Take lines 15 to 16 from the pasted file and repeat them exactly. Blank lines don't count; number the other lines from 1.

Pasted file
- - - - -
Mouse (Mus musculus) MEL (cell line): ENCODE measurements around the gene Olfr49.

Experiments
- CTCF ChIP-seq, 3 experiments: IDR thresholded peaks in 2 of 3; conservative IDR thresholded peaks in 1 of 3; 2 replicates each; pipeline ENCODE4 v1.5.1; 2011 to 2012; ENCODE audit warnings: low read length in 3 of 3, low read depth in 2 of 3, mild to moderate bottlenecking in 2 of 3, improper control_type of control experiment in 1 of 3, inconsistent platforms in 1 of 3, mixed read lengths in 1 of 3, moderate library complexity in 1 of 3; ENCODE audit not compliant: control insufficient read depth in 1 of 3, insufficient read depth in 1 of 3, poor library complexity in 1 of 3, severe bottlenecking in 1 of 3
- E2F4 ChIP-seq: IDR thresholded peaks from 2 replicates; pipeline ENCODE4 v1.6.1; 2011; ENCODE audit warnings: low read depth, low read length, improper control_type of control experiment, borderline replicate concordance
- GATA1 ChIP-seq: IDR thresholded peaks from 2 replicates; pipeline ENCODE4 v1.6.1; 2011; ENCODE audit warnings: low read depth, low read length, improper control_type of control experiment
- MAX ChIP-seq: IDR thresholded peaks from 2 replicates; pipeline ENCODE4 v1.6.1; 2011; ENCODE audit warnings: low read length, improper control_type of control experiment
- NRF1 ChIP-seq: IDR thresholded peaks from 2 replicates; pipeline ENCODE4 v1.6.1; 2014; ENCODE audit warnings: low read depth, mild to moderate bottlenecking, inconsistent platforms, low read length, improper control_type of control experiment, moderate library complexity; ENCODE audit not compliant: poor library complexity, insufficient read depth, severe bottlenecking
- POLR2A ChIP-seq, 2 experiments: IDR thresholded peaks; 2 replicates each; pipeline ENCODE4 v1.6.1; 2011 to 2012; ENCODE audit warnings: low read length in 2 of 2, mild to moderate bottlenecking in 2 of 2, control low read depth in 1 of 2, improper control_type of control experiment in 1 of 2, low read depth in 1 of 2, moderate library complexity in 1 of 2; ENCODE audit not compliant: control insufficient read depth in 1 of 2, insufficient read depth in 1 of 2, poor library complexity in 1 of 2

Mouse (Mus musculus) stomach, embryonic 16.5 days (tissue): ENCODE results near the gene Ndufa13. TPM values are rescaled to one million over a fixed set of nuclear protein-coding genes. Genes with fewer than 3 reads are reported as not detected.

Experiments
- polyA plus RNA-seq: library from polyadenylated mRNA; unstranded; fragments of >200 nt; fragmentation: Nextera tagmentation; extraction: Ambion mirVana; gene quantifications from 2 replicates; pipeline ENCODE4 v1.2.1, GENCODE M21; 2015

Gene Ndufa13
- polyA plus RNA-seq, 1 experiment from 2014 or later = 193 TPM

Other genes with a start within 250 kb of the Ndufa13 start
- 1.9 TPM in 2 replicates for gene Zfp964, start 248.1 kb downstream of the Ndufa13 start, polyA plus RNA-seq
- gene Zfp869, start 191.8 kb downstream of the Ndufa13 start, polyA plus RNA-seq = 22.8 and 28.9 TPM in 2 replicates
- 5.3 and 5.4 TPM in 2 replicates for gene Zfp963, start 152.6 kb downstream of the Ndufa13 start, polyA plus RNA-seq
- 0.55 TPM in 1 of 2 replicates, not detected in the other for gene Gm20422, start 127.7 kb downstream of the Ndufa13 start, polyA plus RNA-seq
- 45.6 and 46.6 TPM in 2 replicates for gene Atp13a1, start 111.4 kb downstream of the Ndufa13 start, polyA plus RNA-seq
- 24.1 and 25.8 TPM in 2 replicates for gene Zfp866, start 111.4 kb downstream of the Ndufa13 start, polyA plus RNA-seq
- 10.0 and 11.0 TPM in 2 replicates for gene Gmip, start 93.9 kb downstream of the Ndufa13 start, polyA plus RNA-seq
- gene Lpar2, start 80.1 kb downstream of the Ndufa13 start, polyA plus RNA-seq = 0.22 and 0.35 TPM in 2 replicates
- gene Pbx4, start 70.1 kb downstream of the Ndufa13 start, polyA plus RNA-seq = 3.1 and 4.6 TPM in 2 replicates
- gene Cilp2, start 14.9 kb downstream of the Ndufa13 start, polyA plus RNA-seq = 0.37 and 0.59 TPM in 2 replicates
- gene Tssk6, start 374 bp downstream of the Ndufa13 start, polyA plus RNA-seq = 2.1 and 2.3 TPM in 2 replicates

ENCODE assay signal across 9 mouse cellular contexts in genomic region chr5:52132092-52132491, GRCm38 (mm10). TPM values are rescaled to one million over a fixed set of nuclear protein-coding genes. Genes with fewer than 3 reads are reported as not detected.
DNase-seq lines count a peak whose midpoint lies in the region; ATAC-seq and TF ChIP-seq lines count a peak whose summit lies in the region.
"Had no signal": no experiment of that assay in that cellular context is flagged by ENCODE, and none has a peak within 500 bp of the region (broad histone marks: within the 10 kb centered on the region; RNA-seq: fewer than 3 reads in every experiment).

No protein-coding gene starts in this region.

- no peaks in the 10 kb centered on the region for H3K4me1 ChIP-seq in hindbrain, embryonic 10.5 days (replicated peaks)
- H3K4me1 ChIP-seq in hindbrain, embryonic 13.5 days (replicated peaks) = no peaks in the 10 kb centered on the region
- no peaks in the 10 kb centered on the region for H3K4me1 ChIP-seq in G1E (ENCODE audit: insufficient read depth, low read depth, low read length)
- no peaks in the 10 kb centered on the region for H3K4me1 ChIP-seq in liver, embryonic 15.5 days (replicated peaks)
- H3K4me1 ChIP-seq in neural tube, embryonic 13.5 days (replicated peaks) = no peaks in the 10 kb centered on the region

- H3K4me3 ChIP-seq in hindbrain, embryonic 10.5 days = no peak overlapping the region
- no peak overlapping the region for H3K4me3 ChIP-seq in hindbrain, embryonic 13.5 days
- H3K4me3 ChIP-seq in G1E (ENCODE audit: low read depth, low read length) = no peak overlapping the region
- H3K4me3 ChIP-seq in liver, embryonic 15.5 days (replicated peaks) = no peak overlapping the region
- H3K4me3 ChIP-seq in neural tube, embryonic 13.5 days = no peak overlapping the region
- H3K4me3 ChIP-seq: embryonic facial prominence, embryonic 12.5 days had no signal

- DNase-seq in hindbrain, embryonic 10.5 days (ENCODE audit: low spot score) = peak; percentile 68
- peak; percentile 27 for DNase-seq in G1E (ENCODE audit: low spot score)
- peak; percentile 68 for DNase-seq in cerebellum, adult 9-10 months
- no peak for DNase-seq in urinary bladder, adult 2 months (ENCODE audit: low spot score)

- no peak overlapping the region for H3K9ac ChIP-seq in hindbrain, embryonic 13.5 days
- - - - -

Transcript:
- 1.9 TPM in 2 replicates for gene Zfp964, start 248.1 kb downstream of the Ndufa13 start, polyA plus RNA-seq
- gene Zfp869, start 191.8 kb downstream of the Ndufa13 start, polyA plus RNA-seq = 22.8 and 28.9 TPM in 2 replicates